The Department of Defense database on domestic dissent released by NBC News shows that the DoD has engaged in widespread intelligence gathering aimed at thousands of people engaged in constitutionally protected political speech. The excerpt from the database that was made available by NBC includes one entry from San Diego: a report on a support demonstration for war resister Pablo Paredes during his Court Martial at the 32 nd Street Naval Station last May. Other entries had to do with ‘counter-recruitment’ activities and anti-war protests around the country.
This foray into domestic spying on political activists is a sign of the intense politicizing of the Defense Department and of intelligence that has been a hallmark of the Bush presidency: it is one more thread in a fabric that includes planted 'news' leaks, 'news' articles written, paid for and planted in newspapers, intentional misinformation, and other 'psy-ops' techniques that have been used to shore up war policies that cannot stand on their merits. The purposes of these 'psy-ops' have nothing to do with security at home. Rather, they have everything to do with advancing a failing political agenda in the public marketplace while intimidating those with the temerity to speak out. But the peace movement will not be intimidated. We will continue to support war resisters and to make sure that our young people know the facts about war, despite the deceptions of the Bush administration. Counter-recruitment is the fastest-growing and most popular component of the peace movement at this moment, and Americans will continue to speak out to prevent our youth from being sent to foreign lands to kill and to die for false reasons.
And if it sometimes feels to you like in the face of everything, you just can't continue to press on speaking out (and you're not someone in Iraq -- as far as I know, we have no members from Iraq), think about life in Iraq. Which brings us to Wendy's highlight, Dahr Jamail and Arkan Hamed's "Iraqis Glad 2005 Over, Dim Hopes for 2006" (IPS):
Dr. Feras told IPS that the daily chaos on the streets of Baghdad, such as closed roads and bridges, always caused her to be late, as well as most of her students.
''Nothing is good in Iraq now," said the doctor. ''Torture, detained friends, pillaging of houses, seeing neighbors suffering from poverty, no electricity, no water and gun fights everywhere. We have no relief from this suffering now."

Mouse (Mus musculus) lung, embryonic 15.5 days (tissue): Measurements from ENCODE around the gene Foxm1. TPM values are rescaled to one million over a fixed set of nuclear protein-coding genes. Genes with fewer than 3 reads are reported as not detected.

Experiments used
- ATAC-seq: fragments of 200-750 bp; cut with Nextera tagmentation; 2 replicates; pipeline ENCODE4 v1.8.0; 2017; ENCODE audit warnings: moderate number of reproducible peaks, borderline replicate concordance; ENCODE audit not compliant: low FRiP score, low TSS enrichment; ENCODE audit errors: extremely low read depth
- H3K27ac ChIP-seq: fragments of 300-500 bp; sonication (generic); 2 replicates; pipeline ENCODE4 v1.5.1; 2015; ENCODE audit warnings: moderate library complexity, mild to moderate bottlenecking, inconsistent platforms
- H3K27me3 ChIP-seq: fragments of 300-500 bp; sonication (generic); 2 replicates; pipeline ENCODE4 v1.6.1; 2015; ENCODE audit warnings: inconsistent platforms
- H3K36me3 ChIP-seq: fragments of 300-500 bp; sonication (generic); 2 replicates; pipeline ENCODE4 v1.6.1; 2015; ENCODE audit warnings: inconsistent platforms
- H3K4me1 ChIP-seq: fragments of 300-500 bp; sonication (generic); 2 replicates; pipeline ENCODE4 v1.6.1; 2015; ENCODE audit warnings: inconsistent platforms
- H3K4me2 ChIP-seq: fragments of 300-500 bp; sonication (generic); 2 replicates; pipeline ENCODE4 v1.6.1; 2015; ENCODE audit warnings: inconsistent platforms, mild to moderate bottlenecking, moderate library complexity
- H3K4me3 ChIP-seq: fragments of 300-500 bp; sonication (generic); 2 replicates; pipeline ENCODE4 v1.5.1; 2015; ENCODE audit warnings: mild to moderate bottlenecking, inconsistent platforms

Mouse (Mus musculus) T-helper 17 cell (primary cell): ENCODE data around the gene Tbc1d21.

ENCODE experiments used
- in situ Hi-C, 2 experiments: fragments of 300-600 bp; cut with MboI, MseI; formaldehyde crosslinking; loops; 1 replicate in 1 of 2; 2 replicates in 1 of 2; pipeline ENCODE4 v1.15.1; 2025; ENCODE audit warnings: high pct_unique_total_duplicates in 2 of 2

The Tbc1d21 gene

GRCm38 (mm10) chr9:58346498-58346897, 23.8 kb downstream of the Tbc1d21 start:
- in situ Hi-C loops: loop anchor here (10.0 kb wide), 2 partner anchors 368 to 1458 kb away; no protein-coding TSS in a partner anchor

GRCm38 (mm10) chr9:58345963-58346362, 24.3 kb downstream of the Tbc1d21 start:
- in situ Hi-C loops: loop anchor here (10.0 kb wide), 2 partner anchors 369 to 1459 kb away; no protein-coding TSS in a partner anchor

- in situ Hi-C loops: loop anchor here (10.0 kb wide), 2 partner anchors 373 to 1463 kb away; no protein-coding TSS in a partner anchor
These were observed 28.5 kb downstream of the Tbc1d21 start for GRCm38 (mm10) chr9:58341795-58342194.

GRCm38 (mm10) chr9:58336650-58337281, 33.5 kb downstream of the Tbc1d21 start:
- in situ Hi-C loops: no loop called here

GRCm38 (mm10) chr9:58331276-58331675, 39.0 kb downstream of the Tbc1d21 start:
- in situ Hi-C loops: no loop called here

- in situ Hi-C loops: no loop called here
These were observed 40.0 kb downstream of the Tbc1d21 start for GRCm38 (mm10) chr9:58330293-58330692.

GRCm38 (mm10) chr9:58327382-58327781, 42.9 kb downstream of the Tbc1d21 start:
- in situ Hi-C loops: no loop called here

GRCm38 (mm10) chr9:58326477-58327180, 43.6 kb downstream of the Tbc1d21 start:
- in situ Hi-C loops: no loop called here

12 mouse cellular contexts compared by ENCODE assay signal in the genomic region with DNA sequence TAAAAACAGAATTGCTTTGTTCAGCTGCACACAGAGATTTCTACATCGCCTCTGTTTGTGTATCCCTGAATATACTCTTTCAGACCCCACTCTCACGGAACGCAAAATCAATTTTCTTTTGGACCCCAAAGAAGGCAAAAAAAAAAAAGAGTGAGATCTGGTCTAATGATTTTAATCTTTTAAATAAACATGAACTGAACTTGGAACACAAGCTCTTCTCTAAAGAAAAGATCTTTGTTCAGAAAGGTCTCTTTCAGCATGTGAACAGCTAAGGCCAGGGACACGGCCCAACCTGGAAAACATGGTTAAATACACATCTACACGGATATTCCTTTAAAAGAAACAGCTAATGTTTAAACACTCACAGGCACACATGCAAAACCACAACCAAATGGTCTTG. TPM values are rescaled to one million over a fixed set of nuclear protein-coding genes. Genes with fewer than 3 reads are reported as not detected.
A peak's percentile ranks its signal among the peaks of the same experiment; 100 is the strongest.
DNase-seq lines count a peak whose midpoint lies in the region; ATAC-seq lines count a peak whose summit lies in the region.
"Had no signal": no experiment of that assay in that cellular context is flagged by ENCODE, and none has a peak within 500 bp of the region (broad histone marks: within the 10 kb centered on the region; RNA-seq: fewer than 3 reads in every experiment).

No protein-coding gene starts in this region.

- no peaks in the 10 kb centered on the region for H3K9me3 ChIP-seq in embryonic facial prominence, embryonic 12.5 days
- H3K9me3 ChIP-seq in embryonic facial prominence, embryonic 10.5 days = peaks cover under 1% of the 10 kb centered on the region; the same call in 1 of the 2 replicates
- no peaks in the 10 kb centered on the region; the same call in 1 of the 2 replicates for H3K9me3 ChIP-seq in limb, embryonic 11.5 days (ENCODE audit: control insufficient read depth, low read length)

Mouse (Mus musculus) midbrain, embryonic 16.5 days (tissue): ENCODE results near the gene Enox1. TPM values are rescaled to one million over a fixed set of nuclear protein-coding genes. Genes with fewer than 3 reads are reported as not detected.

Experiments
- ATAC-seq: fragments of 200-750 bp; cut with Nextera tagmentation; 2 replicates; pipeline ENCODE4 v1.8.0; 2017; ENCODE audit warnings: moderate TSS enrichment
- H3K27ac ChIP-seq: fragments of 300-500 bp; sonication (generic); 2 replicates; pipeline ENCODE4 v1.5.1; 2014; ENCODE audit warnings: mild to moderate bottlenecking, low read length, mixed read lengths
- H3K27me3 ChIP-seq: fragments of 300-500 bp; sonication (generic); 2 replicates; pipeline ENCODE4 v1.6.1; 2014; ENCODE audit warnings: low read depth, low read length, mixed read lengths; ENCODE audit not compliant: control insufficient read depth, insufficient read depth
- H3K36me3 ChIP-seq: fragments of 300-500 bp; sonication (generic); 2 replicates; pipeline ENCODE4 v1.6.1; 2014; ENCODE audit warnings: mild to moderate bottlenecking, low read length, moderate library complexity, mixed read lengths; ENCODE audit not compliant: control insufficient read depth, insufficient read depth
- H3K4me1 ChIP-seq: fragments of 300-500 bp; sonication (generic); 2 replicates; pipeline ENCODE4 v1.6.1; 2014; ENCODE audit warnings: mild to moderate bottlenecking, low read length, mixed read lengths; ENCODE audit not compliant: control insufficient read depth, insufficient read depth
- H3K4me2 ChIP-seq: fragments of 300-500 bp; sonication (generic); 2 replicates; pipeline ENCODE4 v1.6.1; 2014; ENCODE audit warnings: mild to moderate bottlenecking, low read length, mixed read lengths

Electricity in Baghdad remains far below pre-war levels, with most houses enjoying 3-5 hours per day. Meanwhile, oil exports in December have sunk to a two-year low while up to 22 percent of the 21 billion dollar set aside by the U.S. government for reconstruction projects in Iraq has been diverted to security, according to Dan Speckhard, the director of the Iraq reconstruction management office, who made the announcement to reporters earlier this month. Asked about her hopes and expectations for 2006, the doctor says: ''I only want a normal life far away from the interests of those bastards who invaded our country. I don't care about the elections and politics and the new political parties because these are just a small part of the strategy of the invaders."
The doctor began to cry then added: ''My dream for the coming year is that the invaders pull out, we have Iraqis who love one another to govern Iraq, we build something related to civilization and have emotions towards our land and lives in order to get back to the situation where each of us loves the other and we feel the good will of God."
She paused for reflection before saying, ''But I can't say this will happen."
Other Iraqis, like 40 year-old leather worker Ismael Mohammed feel similarly.
''2005 was worse than 2004 because the coalition forces are still handling everything tightly in their hands and nothing has changed except the faces of the governors," he told IPS in Baghdad, ''They are trying to get everything they can from Iraq, meanwhile financially it is getting worse, fuel [availability] is worse and the roads are worse."
His feelings about the infrastructure are common around Baghdad, as Iraq is suffering an unemployment rate of over 50 percent, oil exports remain below pre-war levels, and the infrastructure remains in shambles amidst the broken promises of the Bush Administration.